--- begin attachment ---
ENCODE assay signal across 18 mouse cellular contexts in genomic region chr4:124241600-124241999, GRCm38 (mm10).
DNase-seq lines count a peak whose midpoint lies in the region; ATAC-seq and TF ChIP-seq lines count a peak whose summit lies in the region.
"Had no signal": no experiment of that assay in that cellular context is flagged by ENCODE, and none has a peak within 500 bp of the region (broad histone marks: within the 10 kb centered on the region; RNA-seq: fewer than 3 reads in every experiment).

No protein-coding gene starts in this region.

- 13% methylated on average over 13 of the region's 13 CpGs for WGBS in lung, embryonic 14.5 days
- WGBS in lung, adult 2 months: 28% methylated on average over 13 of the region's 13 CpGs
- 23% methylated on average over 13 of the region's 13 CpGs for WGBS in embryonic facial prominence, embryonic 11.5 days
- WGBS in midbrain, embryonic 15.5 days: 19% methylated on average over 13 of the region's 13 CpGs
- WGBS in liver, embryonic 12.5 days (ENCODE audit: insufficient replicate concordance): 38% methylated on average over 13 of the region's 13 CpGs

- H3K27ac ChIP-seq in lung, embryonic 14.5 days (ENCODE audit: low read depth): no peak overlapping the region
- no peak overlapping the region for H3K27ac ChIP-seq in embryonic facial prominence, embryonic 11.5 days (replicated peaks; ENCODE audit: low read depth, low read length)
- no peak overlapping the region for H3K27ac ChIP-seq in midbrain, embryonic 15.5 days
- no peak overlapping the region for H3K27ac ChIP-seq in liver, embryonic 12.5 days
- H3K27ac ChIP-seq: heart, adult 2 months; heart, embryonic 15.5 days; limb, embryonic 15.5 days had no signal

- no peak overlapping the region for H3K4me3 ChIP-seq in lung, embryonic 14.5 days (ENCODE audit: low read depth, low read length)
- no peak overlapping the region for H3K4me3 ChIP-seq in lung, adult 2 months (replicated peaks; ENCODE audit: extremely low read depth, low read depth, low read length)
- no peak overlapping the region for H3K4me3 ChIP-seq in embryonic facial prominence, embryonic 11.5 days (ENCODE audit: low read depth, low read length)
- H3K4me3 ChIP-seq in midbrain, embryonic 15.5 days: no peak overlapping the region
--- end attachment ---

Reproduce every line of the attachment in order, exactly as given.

ENCODE assay signal across 18 mouse cellular contexts in genomic region chr4:124241600-124241999, GRCm38 (mm10).
DNase-seq lines count a peak whose midpoint lies in the region; ATAC-seq and TF ChIP-seq lines count a peak whose summit lies in the region.
"Had no signal": no experiment of that assay in that cellular context is flagged by ENCODE, and none has a peak within 500 bp of the region (broad histone marks: within the 10 kb centered on the region; RNA-seq: fewer than 3 reads in every experiment).

No protein-coding gene starts in this region.

- 13% methylated on average over 13 of the region's 13 CpGs for WGBS in lung, embryonic 14.5 days
- WGBS in lung, adult 2 months: 28% methylated on average over 13 of the region's 13 CpGs
- 23% methylated on average over 13 of the region's 13 CpGs for WGBS in embryonic facial prominence, embryonic 11.5 days
- WGBS in midbrain, embryonic 15.5 days: 19% methylated on average over 13 of the region's 13 CpGs
- WGBS in liver, embryonic 12.5 days (ENCODE audit: insufficient replicate concordance): 38% methylated on average over 13 of the region's 13 CpGs

- H3K27ac ChIP-seq in lung, embryonic 14.5 days (ENCODE audit: low read depth): no peak overlapping the region
- no peak overlapping the region for H3K27ac ChIP-seq in embryonic facial prominence, embryonic 11.5 days (replicated peaks; ENCODE audit: low read depth, low read length)
- no peak overlapping the region for H3K27ac ChIP-seq in midbrain, embryonic 15.5 days
- no peak overlapping the region for H3K27ac ChIP-seq in liver, embryonic 12.5 days
- H3K27ac ChIP-seq: heart, adult 2 months; heart, embryonic 15.5 days; limb, embryonic 15.5 days had no signal

- no peak overlapping the region for H3K4me3 ChIP-seq in lung, embryonic 14.5 days (ENCODE audit: low read depth, low read length)
- no peak overlapping the region for H3K4me3 ChIP-seq in lung, adult 2 months (replicated peaks; ENCODE audit: extremely low read depth, low read depth, low read length)
- no peak overlapping the region for H3K4me3 ChIP-seq in embryonic facial prominence, embryonic 11.5 days (ENCODE audit: low read depth, low read length)
- H3K4me3 ChIP-seq in midbrain, embryonic 15.5 days: no peak overlapping the region